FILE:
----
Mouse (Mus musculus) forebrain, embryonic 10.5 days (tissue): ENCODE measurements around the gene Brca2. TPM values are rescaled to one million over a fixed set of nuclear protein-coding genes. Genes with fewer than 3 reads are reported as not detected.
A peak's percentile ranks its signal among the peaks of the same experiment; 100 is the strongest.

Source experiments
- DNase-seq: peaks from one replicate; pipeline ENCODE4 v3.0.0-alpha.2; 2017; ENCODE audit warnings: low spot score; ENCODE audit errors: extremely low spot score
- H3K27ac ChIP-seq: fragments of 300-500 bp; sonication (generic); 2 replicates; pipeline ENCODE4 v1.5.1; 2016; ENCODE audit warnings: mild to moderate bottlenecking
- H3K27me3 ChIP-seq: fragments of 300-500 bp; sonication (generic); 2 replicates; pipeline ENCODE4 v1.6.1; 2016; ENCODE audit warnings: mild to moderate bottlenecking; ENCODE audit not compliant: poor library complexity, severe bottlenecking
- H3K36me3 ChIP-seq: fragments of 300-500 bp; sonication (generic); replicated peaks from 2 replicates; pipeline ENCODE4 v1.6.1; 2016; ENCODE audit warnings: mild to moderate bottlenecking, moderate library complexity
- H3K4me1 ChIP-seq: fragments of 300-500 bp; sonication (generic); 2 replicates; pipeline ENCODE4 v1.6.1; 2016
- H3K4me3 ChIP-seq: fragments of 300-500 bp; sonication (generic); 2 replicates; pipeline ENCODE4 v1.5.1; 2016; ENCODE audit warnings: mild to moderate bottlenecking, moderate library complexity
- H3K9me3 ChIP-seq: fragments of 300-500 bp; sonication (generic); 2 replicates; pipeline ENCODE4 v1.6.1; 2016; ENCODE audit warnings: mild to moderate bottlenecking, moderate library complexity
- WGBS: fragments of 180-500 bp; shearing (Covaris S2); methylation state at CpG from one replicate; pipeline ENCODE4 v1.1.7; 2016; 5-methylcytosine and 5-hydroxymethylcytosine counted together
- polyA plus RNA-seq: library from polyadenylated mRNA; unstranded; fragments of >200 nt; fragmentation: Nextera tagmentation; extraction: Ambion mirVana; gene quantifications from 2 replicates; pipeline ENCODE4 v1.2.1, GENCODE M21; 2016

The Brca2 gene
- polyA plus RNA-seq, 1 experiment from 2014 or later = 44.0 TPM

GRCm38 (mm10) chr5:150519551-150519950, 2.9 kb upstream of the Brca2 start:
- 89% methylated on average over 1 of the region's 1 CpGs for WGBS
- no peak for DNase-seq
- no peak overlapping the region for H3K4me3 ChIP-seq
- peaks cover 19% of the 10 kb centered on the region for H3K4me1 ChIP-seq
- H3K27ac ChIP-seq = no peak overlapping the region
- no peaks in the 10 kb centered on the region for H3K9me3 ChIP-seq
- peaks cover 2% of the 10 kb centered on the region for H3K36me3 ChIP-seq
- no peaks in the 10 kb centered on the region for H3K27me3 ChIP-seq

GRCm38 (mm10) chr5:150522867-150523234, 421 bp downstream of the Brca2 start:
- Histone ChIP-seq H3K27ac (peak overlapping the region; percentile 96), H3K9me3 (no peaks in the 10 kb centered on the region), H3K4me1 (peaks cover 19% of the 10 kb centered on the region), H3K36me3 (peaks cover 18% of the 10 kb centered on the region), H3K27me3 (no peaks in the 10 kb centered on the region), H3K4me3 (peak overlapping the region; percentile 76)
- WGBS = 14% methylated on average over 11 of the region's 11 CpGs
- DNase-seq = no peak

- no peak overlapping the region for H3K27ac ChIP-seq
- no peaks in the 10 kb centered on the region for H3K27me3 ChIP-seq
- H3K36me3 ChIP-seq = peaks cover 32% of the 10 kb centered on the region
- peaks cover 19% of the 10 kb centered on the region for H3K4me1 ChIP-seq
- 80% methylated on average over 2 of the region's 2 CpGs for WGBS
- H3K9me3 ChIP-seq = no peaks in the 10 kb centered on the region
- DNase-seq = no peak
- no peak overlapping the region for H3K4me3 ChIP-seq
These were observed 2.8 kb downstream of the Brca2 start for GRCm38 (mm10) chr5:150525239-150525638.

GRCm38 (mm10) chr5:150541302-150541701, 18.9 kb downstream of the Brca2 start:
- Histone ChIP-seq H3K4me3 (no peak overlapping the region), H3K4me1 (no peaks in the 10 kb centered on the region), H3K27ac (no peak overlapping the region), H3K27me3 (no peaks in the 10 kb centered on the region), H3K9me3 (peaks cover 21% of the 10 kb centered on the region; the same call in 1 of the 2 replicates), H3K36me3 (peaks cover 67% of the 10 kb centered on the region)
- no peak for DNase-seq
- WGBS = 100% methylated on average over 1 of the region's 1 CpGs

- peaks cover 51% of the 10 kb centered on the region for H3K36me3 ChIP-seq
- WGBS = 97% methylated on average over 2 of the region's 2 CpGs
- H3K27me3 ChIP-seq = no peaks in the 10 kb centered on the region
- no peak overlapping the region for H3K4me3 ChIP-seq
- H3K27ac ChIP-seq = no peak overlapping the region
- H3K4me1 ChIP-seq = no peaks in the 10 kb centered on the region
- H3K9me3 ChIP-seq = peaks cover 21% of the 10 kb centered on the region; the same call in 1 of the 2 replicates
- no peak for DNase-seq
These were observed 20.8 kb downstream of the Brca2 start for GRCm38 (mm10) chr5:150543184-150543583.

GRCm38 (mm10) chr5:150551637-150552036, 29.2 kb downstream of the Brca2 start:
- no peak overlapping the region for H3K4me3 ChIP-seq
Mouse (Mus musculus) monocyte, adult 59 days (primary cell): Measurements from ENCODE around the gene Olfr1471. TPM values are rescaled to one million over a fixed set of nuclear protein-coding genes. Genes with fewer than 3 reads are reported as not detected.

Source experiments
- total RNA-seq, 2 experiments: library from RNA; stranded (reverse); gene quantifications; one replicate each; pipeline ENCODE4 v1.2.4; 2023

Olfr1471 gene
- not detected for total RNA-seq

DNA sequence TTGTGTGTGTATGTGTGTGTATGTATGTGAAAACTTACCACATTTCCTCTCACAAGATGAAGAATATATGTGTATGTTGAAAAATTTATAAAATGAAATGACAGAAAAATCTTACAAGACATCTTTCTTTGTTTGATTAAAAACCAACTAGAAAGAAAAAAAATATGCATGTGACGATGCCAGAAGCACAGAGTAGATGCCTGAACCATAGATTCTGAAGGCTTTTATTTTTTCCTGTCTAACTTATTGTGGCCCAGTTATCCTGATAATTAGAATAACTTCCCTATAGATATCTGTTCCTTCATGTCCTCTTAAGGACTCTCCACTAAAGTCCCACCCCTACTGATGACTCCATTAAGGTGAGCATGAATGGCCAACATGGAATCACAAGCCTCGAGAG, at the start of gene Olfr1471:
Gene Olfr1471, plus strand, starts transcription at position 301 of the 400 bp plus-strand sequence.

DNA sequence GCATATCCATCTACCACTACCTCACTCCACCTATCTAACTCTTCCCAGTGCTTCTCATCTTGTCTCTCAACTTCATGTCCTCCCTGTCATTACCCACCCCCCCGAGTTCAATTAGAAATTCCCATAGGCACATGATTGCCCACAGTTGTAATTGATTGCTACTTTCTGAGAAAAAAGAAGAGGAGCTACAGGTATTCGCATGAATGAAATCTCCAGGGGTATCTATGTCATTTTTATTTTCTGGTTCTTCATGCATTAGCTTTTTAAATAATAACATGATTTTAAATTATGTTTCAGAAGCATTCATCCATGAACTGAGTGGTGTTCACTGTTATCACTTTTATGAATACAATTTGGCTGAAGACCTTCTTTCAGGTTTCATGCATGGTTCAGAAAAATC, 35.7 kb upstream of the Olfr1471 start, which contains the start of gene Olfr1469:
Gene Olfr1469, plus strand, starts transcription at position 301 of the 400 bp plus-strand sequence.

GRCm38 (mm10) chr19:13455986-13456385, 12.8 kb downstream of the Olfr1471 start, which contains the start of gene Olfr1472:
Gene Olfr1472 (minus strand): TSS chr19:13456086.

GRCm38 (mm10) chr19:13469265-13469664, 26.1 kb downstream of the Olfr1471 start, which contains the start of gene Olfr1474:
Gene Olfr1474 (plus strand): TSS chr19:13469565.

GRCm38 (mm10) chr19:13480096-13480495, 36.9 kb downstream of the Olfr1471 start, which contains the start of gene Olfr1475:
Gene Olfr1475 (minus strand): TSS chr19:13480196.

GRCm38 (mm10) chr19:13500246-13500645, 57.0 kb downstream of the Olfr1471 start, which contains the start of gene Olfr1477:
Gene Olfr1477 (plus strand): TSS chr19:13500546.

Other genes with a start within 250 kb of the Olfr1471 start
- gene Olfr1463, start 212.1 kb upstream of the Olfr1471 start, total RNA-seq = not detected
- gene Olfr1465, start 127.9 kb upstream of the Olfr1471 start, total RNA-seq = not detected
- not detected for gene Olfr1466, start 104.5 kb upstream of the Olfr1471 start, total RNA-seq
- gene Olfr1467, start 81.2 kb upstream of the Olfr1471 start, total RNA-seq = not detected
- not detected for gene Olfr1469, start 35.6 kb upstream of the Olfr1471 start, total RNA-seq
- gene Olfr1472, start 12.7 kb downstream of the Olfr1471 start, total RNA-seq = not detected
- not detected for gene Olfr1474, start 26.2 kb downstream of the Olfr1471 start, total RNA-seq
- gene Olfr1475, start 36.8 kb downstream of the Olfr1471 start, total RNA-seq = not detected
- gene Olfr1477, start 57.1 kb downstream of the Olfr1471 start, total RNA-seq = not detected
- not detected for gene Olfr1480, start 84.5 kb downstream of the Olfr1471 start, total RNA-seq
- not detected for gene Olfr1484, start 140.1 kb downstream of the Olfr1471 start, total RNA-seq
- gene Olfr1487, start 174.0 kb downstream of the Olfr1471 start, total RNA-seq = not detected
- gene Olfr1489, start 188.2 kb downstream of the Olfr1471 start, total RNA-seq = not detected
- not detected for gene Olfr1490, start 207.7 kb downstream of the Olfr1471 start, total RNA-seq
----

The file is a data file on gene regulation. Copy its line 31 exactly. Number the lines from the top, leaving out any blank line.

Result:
- peaks cover 19% of the 10 kb centered on the region for H3K4me1 ChIP-seq